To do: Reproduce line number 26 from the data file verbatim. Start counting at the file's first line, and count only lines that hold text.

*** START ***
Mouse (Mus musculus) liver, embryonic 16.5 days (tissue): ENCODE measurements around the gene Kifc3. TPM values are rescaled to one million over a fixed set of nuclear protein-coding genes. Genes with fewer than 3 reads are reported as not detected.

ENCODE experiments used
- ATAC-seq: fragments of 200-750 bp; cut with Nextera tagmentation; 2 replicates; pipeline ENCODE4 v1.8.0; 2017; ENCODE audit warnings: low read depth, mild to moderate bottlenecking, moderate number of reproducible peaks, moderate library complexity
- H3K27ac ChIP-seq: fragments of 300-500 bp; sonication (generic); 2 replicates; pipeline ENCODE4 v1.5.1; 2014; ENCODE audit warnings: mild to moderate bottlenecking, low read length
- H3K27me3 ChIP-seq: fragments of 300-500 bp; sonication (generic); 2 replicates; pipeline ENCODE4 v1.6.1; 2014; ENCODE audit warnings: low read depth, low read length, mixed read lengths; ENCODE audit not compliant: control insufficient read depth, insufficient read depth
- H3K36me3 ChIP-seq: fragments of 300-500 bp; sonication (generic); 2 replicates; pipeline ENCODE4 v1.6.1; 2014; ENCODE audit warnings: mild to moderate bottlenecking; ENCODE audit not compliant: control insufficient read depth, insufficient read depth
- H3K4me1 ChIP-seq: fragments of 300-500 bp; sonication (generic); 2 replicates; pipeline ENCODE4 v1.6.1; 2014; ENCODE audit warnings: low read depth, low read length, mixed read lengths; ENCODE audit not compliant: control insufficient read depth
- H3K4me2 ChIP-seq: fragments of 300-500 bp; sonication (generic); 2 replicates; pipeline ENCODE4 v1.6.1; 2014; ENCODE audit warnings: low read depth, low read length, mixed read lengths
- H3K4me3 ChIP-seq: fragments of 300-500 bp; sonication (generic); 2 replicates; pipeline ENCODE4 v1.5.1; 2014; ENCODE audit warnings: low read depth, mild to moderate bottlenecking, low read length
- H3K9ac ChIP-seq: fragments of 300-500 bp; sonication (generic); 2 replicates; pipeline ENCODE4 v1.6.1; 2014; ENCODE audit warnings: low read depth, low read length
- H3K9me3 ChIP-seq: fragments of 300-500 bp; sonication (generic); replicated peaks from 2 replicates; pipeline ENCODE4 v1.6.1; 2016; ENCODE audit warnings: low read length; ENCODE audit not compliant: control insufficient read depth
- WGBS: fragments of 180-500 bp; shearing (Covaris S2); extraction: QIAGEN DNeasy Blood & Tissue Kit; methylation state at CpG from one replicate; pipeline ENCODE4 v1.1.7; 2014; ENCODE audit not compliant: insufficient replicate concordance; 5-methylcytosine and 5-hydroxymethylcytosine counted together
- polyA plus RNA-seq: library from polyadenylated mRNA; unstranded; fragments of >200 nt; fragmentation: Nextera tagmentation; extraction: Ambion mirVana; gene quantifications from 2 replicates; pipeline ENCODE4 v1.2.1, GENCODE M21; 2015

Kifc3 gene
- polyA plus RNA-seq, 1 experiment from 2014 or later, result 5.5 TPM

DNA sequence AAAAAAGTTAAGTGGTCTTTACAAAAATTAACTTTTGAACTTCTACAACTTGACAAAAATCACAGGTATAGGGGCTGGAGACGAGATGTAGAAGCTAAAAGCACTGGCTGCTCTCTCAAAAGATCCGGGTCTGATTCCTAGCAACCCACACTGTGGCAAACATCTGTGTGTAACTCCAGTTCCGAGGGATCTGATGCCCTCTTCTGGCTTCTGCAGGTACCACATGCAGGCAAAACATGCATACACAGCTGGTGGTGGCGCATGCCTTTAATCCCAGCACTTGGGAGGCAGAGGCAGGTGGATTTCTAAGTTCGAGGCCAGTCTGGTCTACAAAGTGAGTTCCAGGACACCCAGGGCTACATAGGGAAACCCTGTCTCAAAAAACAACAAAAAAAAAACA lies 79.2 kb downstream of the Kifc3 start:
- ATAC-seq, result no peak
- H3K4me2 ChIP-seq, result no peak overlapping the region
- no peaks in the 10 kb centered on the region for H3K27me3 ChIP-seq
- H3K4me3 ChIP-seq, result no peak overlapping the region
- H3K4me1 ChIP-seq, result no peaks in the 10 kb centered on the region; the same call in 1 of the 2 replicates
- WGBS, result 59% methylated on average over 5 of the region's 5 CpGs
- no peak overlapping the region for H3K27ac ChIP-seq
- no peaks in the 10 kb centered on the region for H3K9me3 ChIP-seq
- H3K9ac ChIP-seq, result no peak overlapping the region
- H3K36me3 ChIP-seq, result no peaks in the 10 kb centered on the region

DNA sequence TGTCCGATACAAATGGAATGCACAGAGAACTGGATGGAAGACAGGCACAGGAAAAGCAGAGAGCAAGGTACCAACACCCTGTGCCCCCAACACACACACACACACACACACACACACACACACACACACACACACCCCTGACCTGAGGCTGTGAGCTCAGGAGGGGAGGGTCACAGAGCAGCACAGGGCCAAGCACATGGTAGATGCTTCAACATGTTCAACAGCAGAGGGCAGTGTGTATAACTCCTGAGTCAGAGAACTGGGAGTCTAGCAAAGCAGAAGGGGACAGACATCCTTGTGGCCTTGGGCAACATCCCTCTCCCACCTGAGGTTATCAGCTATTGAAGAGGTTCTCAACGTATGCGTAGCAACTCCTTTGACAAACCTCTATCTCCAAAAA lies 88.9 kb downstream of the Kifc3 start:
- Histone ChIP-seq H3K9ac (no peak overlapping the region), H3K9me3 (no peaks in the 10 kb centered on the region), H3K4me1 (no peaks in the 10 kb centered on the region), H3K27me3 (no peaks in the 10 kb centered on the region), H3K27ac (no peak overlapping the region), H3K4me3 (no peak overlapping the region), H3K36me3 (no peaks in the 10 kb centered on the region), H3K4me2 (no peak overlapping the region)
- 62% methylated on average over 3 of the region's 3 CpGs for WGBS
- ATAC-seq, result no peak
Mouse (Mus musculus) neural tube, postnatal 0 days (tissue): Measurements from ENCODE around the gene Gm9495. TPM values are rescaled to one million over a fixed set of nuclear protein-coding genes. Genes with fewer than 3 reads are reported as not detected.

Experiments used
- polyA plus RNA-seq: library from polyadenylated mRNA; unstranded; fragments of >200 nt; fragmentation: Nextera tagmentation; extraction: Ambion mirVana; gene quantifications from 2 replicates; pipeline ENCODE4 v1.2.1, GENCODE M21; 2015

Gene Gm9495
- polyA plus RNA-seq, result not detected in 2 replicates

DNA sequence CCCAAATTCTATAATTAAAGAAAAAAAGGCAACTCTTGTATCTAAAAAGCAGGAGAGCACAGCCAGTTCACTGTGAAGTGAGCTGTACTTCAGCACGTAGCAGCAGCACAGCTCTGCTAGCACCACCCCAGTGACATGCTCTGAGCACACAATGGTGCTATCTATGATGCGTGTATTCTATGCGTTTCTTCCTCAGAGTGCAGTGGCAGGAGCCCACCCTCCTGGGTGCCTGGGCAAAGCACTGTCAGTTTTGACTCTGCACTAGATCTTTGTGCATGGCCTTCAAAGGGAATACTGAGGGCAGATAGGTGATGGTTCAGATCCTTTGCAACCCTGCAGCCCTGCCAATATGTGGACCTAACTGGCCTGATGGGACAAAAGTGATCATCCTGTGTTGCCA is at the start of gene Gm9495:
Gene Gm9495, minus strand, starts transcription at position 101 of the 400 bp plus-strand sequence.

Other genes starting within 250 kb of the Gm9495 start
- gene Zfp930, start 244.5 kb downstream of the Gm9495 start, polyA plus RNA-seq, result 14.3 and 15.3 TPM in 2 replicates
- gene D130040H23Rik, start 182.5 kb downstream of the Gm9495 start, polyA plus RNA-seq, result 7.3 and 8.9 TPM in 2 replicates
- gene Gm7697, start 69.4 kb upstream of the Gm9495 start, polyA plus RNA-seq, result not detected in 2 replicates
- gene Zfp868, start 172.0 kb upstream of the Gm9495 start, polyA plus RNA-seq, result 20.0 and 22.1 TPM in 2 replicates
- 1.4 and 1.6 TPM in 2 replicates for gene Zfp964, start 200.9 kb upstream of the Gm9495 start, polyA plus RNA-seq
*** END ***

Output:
- H3K36me3 ChIP-seq, result no peaks in the 10 kb centered on the region